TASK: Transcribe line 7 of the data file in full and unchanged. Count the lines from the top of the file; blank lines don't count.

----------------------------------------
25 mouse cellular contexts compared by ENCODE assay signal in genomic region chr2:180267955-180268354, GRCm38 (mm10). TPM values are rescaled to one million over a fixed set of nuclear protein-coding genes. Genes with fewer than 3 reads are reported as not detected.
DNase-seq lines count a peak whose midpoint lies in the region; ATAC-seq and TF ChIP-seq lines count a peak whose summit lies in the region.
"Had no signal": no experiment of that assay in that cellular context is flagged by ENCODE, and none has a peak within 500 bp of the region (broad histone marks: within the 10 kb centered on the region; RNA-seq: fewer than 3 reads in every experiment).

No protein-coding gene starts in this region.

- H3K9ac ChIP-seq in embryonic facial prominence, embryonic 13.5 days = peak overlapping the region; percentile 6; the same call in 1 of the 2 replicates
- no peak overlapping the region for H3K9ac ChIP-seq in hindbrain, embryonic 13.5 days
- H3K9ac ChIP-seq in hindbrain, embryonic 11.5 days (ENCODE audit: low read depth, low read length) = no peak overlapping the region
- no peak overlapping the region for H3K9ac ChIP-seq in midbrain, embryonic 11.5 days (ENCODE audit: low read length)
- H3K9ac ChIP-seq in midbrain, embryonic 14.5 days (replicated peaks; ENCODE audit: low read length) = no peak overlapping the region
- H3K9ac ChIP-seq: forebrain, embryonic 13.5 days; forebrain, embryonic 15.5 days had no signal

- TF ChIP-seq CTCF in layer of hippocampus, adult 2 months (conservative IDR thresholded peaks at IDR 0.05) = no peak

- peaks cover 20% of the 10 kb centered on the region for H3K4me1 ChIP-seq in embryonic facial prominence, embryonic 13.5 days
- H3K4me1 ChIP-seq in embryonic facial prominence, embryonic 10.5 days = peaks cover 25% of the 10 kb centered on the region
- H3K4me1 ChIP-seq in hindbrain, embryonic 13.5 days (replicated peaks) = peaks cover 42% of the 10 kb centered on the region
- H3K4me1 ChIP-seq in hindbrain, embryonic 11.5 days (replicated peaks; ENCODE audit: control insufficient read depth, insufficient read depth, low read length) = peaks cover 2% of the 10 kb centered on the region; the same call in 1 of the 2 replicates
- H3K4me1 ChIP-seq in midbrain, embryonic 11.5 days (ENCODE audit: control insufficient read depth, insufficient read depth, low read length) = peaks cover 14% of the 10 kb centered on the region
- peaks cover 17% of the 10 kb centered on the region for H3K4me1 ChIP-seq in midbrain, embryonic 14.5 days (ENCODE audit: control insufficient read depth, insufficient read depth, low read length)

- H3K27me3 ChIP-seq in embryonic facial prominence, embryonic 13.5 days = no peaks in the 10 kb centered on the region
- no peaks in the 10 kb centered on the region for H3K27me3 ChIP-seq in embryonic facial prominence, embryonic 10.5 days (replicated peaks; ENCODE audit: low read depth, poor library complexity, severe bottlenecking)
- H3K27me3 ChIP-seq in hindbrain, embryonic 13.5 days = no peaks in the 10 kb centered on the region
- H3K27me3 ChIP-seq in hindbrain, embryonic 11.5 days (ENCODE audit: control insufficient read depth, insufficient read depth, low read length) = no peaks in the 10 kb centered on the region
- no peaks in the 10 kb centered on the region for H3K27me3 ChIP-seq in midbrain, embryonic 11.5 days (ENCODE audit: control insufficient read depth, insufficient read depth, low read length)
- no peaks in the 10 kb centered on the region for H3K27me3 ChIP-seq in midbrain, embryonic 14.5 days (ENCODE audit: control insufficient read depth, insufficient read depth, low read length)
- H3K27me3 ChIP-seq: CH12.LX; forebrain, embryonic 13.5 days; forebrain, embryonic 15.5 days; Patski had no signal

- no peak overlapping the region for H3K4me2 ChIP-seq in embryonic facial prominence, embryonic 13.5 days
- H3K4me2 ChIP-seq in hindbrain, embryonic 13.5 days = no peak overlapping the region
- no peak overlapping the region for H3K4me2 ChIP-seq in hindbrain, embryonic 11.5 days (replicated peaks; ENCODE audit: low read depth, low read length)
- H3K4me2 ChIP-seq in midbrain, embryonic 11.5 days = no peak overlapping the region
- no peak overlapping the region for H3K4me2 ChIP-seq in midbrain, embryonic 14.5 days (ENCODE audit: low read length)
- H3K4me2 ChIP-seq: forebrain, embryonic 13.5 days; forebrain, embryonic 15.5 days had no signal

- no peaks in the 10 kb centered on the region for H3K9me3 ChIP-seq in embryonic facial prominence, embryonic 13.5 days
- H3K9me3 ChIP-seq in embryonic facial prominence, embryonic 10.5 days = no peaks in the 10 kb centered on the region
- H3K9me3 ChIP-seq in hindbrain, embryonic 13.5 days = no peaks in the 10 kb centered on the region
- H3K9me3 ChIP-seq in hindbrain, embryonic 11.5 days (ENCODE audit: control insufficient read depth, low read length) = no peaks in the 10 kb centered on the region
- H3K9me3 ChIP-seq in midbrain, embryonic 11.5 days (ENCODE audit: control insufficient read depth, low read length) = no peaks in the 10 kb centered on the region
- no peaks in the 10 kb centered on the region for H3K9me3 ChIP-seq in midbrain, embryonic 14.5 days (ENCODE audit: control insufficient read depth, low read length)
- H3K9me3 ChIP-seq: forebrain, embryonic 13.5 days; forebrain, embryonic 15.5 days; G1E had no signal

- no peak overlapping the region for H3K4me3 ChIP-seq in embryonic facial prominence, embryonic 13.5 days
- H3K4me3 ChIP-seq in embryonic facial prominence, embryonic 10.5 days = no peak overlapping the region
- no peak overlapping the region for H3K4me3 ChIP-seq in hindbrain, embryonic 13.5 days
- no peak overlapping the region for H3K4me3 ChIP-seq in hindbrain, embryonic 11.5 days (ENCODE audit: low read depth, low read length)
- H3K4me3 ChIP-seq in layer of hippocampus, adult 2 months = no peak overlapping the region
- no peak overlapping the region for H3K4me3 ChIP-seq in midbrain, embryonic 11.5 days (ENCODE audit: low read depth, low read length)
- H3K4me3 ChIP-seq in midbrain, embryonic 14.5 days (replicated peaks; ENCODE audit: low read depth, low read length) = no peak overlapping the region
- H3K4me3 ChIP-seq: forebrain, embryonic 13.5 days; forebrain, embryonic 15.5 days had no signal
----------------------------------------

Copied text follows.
- H3K9ac ChIP-seq in hindbrain, embryonic 11.5 days (ENCODE audit: low read depth, low read length) = no peak overlapping the region